A grimily beautiful release worthy of the heart that was put in to it.
In the top five of indie bands that still matter (if there are even five left that still do), the Indelicates have a permanent place in the top three. Their refusal to kowtow to the music industry, instead relying on consistently good, uncompromising albums and creative modes of marketing (from selling children’s books to fudge) proves that artists can still do things on their own terms, provided they have both the skill and something relevant to say. After a foray into more American concerns with third release, the (at this point) imaginary musical David Koresh Superstar, Simon and Julia Indelicate have returned to caberet stylings and cultural criticism on their latest, Diseases of England. While at first seemingly different in most every way from its predeccessor, Diseases of England shares similarities in both heavy lyricism and a threat of inaccesibility. Fortunately, as fans who have heard previous bits of Diseases of England--which was almost entirely released in segments while funding was secured for the full album--will know, the fourth Indelicates outing is as grand as anything in the duo’s back catalog.
Two instantly discernible things about Diseases of England is that it is slower and less reliant on humor than Simon and Julia’s earlier albums, American Demo and Songs for Swinging Lovers. Still, despite a slightly more serious tone and the taking on of inflammatory personae throughout the album, Diseases of England is no po-faced release. The bombastic opening combo of "Bitterness is the Appropriate Response" and "Pubes" allows the listener to have some space to shimmy before the album pacing grows more deliberate. "Bitterness…" is an angry Futurist (but not Fascist)/Situationist screed. Its youthful defiance is later replaced by the potent revulsion of "Everything is Just Disgusting", a trade-off which proves highly effective. "Pubes" hews more closely to Indelicates' signatures than most of the other material on here, but it still manages to sound like a fresh step for them. For the listener, it’s all-together exhilarating, a tongue-in-cheek glam romp that makes selling sex sound even sleazier than it already is.The Indelicates aren’t all fun and perversity, however. They can be beautiful and perverse as well, like on "Le Godemiche Royal" (translation: golden dildo; also the name of a pamphlet produced on the eve of the French Revolution). And, they can be straight-up beautiful, as on the Julia solos, "All You Need is Love" and "I Used to Sing", two melancholy highlights too pristine for satire.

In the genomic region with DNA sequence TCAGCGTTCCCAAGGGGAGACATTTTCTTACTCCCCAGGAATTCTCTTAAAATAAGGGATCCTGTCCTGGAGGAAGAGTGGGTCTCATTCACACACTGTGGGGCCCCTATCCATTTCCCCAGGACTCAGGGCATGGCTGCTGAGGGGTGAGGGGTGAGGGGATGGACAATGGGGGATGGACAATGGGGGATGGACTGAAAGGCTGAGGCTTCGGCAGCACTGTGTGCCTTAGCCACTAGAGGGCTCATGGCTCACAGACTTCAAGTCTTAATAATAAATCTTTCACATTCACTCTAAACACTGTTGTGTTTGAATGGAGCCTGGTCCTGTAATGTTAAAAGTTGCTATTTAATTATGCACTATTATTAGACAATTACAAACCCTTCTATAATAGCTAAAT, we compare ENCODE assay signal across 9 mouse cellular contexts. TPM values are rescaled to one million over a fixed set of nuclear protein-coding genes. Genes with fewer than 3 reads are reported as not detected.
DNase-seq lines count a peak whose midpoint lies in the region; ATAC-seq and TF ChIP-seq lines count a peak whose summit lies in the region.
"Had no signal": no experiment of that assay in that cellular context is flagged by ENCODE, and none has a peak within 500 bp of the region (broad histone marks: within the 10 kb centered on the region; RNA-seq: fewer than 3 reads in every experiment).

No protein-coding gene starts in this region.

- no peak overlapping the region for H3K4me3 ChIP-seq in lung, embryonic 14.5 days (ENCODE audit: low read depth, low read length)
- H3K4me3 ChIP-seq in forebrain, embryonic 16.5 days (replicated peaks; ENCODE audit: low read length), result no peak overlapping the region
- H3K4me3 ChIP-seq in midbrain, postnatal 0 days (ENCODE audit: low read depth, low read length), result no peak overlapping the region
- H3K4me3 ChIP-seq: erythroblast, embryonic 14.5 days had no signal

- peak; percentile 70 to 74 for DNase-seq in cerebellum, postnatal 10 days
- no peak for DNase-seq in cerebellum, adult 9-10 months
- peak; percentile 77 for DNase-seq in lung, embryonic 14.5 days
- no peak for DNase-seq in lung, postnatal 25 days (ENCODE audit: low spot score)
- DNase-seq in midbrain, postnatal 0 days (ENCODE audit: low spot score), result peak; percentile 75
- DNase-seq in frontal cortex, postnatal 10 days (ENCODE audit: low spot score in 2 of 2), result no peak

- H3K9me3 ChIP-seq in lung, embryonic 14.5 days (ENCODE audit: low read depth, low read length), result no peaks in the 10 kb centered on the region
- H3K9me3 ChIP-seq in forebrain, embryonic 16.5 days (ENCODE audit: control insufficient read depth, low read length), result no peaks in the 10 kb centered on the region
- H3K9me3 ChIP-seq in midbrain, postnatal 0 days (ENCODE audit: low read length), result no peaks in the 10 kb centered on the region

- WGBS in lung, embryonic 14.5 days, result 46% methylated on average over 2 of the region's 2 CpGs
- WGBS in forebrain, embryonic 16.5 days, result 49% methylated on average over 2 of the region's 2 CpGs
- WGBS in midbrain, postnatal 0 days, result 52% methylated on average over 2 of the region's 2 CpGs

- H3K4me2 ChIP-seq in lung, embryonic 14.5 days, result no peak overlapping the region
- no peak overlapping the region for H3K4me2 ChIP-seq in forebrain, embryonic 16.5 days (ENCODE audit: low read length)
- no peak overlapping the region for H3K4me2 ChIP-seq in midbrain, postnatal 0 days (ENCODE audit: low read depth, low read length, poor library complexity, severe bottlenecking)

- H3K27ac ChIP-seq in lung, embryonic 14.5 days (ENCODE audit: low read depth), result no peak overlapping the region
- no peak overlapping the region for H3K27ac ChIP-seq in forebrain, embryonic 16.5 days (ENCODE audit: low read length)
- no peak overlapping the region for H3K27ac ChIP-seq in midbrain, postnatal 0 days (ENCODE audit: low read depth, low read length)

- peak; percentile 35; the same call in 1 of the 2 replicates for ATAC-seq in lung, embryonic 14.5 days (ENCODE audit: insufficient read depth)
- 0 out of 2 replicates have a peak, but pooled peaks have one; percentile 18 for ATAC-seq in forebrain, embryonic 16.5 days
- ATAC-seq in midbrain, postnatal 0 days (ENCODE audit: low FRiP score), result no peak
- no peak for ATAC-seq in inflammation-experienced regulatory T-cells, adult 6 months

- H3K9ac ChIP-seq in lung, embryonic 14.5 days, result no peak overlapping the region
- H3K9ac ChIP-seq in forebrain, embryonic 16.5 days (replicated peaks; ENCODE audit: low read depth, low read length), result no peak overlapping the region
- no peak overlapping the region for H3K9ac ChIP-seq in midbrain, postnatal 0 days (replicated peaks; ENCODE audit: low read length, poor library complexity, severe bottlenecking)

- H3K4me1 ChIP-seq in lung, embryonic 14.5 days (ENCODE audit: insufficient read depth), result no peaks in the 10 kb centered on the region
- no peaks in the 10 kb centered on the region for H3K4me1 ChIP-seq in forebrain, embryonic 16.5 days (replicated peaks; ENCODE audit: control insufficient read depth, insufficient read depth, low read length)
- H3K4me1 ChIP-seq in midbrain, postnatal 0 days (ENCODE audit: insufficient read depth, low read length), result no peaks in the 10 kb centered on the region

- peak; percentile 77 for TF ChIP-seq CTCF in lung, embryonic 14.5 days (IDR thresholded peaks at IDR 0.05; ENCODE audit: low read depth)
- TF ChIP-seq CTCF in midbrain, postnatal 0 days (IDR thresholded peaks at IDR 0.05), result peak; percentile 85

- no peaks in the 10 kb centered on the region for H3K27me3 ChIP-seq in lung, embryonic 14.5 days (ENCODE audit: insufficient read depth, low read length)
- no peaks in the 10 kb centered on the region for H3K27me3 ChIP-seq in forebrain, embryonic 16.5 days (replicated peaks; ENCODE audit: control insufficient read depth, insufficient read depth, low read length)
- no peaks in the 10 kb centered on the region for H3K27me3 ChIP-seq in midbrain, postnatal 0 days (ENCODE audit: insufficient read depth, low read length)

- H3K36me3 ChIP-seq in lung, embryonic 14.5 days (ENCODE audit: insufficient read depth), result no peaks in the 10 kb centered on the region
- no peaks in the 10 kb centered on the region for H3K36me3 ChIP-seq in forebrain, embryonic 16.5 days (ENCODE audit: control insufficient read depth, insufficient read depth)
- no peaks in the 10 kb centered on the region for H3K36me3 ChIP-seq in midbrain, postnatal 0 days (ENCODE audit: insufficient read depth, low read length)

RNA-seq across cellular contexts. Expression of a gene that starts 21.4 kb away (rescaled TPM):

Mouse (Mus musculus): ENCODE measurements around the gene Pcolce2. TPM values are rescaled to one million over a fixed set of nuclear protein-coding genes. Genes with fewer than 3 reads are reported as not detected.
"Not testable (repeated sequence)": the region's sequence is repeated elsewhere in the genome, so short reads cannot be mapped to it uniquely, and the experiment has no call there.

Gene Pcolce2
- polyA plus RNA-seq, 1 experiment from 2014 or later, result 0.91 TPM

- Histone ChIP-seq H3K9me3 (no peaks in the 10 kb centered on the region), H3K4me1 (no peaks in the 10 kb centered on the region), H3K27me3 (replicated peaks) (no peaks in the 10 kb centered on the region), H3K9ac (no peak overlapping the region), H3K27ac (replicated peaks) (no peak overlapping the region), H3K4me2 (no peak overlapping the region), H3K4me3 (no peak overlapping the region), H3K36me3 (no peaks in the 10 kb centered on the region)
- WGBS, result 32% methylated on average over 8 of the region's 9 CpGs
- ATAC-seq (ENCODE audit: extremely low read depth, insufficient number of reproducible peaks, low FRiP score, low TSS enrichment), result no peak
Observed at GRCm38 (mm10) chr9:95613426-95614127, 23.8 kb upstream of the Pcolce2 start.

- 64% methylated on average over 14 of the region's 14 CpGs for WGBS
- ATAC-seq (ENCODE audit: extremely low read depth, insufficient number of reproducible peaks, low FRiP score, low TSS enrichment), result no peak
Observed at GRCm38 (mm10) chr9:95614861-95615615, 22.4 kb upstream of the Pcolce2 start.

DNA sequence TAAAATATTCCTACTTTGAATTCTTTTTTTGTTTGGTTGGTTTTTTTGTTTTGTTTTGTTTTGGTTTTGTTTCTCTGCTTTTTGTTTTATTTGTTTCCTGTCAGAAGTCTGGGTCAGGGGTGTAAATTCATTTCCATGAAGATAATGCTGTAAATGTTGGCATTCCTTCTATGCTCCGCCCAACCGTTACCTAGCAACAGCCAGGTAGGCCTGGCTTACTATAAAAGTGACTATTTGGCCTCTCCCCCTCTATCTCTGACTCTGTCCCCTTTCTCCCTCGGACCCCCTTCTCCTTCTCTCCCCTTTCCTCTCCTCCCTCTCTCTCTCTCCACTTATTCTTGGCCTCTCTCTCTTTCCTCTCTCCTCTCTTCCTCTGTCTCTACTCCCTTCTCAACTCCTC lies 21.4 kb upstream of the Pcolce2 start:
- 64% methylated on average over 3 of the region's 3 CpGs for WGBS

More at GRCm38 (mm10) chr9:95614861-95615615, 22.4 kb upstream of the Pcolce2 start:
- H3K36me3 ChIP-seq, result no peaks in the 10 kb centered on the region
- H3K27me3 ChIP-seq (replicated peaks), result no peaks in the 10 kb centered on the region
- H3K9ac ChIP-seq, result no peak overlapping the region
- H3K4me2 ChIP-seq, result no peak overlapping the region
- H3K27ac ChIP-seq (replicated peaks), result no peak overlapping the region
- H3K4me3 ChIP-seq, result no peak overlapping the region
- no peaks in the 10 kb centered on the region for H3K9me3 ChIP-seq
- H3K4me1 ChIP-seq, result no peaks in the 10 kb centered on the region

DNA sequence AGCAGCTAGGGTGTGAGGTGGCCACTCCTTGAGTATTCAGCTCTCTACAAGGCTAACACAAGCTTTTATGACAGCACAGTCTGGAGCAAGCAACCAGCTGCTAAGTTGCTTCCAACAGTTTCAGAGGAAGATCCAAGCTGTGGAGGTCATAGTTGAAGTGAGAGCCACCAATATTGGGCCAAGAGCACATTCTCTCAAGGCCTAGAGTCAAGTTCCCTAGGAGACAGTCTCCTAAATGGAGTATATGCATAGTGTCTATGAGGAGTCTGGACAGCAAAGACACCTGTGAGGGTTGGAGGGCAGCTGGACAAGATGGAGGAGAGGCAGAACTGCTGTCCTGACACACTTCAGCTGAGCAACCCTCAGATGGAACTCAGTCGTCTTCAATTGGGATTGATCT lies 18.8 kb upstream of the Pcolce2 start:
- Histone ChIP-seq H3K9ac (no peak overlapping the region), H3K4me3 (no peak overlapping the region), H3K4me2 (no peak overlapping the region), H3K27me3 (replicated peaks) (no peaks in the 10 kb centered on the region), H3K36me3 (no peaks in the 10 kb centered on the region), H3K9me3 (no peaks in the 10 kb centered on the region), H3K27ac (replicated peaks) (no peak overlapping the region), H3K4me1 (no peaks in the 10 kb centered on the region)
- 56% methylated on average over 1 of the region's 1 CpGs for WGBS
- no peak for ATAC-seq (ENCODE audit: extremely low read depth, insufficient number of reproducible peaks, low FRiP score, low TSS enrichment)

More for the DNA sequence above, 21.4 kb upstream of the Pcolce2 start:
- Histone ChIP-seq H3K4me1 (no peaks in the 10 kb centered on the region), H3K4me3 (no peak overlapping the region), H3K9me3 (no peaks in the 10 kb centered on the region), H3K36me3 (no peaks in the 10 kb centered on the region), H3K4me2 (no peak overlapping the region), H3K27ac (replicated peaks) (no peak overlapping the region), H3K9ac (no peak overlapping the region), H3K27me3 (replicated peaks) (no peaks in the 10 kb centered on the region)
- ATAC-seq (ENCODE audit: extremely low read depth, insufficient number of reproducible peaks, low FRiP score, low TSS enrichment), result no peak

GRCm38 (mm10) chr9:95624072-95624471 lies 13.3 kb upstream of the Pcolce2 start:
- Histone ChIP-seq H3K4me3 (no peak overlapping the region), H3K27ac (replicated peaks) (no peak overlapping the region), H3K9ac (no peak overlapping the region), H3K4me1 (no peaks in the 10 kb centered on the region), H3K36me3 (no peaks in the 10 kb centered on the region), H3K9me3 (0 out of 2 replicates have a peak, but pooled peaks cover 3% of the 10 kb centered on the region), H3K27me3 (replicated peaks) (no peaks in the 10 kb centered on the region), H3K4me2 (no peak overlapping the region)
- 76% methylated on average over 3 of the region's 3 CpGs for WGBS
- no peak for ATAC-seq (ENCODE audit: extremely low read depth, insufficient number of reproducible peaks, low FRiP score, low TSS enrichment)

Of the four previously unreleased tracks which round out the album, "Enemies" is eerie; "Dirty Diana" is theatrical and enthralling; "Not Alone" is uncomfortably uplifting; and "Dovahkiin" is pretty in spite of its cynicism. "Dirty Diana" contains the line "she’s a welt on the arse of England", and it’s this sort of scourge which permeates the album. Roughly 90% of the songs on here evoke filthy streets mottled with contaminated rainwater, but the Indelicates are the band that can make such unsavory visions inviting. With a lyric book that contains footnotes and Threepenny Opera motifs popping up here and there (musically and especially on the album cover), there is a lot to unpack here. But even for listeners who choose to listen blindly, this is a grimily beautiful release worthy of the heart that was put in to it.